Ms Begum, now 20, was one of three east London schoolgirls who travelled to Syria to join so-called Islamic State (IS) in February 2015, and lived under IS rule for more than three years.
She was found, nine months pregnant, in a Syrian refugee camp in February last year, prompting then home secretary Sajid Javid to revoke her British citizenship later that month.
She says that her British citizenship – which was removed on national security grounds – should be restored because she cannot have a “fair and effective appeal” from the al-Roj camp in northern Syria.
But the Home Office argues that the reason Ms Begum could not “fully engage” with her appeal “was a result of her decision to leave the UK, travel to Syria against Foreign and Commonwealth Office advice and align with (IS)”.
Ms Begum’s challenge to the decision to revoke her British citizenship and to refuse her entry to the UK to pursue her appeal was dismissed by the High Court and the Special Immigration Appeals Commission (SIAC) in February.
Ms Begum is now mounting an appeal, and lawyers told the Court of Appeal yesterday that Ms Begum “was a child when she left the UK and had been influenced to do so”.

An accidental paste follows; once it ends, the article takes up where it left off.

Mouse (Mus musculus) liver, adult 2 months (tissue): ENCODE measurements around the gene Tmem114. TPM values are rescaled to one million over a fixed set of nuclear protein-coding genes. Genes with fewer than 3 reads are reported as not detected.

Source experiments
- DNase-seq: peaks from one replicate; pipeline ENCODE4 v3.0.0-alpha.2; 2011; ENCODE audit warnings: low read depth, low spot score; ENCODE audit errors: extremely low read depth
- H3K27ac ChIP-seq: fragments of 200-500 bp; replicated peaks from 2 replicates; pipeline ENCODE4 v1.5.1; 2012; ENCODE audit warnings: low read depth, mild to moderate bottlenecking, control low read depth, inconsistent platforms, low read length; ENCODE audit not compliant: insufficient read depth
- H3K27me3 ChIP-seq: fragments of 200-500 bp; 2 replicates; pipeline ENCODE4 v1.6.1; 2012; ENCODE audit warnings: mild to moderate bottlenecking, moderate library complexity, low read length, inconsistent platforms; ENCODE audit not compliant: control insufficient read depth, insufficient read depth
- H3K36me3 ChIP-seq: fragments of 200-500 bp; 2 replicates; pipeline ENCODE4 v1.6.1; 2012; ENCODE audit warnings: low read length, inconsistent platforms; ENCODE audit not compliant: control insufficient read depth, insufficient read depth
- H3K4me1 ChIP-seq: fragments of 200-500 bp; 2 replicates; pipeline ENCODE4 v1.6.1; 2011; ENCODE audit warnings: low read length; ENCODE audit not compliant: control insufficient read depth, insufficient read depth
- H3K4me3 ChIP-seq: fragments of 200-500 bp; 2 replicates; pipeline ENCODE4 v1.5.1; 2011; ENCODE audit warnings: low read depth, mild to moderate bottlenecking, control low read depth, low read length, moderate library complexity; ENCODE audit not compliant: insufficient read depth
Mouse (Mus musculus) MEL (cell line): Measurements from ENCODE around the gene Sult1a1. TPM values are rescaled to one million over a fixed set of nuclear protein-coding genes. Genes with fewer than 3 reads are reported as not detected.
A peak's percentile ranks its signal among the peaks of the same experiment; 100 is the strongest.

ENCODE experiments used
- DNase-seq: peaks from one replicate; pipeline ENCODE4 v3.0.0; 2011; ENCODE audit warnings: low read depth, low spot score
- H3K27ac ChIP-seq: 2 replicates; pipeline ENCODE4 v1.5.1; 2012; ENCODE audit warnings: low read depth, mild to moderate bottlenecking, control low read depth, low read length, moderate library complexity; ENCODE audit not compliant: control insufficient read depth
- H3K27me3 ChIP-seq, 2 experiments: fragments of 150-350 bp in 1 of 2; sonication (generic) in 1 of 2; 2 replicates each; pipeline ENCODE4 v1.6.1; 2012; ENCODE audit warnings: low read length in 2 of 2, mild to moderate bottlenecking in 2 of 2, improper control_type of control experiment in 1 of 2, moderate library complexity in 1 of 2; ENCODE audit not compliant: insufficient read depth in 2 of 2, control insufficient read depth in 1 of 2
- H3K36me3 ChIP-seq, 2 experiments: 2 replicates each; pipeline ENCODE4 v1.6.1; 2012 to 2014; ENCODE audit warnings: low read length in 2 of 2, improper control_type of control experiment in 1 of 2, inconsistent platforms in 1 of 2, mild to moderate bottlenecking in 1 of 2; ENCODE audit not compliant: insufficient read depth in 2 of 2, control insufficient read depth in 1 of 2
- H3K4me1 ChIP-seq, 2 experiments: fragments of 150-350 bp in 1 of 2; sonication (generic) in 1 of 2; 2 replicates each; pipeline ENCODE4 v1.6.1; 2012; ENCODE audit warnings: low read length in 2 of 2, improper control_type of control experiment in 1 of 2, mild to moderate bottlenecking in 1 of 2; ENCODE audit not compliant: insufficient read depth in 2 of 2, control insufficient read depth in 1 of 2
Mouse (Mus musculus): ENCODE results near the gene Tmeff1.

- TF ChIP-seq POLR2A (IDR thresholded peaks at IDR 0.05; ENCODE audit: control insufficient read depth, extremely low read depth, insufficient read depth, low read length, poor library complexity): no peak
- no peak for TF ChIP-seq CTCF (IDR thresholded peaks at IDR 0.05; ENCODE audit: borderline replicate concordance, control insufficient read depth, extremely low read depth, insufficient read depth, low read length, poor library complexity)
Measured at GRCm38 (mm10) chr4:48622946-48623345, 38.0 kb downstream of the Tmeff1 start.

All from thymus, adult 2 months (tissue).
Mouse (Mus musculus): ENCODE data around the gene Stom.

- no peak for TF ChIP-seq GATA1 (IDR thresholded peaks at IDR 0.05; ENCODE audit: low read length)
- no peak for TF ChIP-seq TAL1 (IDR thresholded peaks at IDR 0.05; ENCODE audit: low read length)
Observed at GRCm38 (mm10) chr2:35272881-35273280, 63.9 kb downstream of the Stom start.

Human rights group Liberty has intervened in her case, arguing that “the severe consequences of deprivation of citizenship, which may be fatal, and the increasing use of this draconian power by the Home Secretary ... mean that it is of the utmost importance for the courts to ensure procedural fairness for individuals in respect of whom the power is exercised”.
Richard Hermer QC, for Liberty, said there has been “a significant increase in the use of deprivation powers” in recent years, with 104 people stripped of their British citizenship on the grounds that it was “conducive to the public good” in 2017 alone.
Mr Hermer added that only 22 people had had their British citizenship removed for that reason between 2014 and 2016.
He submitted: “A further complexity exists when SIAC is required to determine deprivation appeals involving individuals who were groomed whilst in the UK and recruited to join ISIS.”
Sir James Eadie QC, representing the Home Office, said in written submissions: “The fact that it might not be possible to mirror the level of access to legal advice that would be available if someone were at liberty in the UK does not mean proceedings are unfair”.
The two-day hearing is being live-streamed, and it is expected that the Court of Appeal will reserve its judgment to a later date.